Release Date: August 9th, 1985
Directed by: Gordon Hessler
Written by: James Booth
Music by: Thomas Chase
Cast: Sho Kosugi, Norman Burton, James Booth, Kane Kosugi, Donna Kei Benz, Michael Constantine
Transworld Entertainment, 92 Minutes
“I’m going to burn your kid like a roman candle.” – Limehouse
After three awesome ninja movies for Cannon Films, quintessential 80s ninja action star Sho Kosugi took his talents to Transworld Entertainment to make Pray For Death. This, more than his other Cannon films, felt like a true spiritual sequel to Revenge of the Ninja, Kosugi’s greatest movie. This is a pretty close second to that film but doesn’t quite measure up to it.
The story actually isn’t even that different from Revenge of the Ninja. In this movie, Kosugi moves his family to America to start a new life away from his ninja past. The family opens their own business, a restaurant. They quickly have a beef with some mobsters. One of Kosugi’s kids (played by his real life kids) is kidnapped. Then his wife and one of his kids is rundown by mobsters in a car. His wife is then murdered in the hospital. Kosugi finally straps on his ninja gear and goes Ginsu City all over Houston, Texas.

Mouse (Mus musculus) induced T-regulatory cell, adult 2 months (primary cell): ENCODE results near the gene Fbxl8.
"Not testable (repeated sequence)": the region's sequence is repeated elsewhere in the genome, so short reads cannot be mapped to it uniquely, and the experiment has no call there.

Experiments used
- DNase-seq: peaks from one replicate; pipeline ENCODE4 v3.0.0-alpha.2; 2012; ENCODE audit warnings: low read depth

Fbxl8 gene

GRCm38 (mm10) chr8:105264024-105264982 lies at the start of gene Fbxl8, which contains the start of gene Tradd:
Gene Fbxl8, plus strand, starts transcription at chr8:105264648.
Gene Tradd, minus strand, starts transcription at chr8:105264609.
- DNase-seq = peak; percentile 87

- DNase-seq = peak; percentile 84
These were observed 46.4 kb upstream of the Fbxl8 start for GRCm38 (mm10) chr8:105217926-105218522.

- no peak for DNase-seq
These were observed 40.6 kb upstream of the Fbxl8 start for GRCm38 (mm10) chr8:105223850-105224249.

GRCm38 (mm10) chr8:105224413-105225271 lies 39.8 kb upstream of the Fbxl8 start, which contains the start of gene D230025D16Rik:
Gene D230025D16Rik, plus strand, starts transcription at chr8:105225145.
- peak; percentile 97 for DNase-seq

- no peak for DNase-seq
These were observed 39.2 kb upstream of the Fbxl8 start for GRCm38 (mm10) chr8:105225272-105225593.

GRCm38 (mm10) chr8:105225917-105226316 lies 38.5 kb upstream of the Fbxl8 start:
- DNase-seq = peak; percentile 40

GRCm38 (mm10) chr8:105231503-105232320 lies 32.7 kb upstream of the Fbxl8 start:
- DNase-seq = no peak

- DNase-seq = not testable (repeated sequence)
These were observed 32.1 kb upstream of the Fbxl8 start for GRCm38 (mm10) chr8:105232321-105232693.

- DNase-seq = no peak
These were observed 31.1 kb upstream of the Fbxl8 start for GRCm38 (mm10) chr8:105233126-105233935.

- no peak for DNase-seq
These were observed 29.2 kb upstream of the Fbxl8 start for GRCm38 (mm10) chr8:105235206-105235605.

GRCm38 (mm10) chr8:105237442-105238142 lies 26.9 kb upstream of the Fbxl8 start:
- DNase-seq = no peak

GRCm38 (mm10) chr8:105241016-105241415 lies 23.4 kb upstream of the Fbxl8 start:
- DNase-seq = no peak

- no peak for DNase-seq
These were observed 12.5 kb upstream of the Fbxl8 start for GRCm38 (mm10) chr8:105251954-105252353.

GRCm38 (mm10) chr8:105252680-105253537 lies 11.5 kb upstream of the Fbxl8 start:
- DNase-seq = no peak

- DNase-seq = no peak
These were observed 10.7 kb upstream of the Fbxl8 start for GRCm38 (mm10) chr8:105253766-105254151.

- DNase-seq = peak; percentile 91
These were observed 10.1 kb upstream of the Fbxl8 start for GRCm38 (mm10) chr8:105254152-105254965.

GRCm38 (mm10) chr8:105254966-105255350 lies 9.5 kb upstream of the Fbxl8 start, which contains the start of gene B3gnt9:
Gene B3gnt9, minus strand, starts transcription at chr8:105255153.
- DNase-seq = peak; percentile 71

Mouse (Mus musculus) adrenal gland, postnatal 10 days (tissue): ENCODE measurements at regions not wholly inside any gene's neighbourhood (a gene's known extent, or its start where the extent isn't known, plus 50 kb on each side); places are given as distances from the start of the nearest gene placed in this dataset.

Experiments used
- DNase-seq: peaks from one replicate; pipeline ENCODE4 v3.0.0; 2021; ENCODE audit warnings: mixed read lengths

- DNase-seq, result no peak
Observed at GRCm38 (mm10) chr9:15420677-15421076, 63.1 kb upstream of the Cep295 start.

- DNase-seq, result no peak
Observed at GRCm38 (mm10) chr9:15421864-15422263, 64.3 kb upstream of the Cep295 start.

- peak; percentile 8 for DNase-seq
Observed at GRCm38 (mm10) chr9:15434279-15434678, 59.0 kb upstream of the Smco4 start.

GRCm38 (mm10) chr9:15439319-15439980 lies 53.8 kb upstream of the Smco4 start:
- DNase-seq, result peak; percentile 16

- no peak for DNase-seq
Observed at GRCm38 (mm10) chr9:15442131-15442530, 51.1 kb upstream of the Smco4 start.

While the Texas setting didn’t give us a cowboys versus ninjas scenario like one would hope, it still gave us a sole bad ass ninja against a bunch of evil mobsters. Although, there is that amazing scene where Kosugi literally flips over some hillbilly gangsters in a beat up pickup truck. That should have been nominated for the Brass Balls Stunt of the Year Award in 1985 but I just made that award up and I didn’t have the money to make my own trophies in 1985 because I was six. But maybe I’ll make it and mail it to Kosugi now.
Pray For Death is not the epic ninja masterpiece that Revenge of the Ninja is but it is pretty close. It doesn’t have as much action as Revenge but it is heavier on the drama and family elements of the story. Also, it doesn’t have the insane and lengthy ninja battle that capped off Revenge. Regardless, it is still one of the greatest cut’em up ninja flicks of the 1980s. Plus, any film that makes Kosugi the focal point, benefits greatly. Enter The Ninja and Ninja III: The Domination lacked when compared to Revenge and this film, simply because Kosugi wasn’t the main character and just more of a glorified cameo.
I love Pray For Death. For a film that wasn’t made by Cannon, it certainly feels like it was.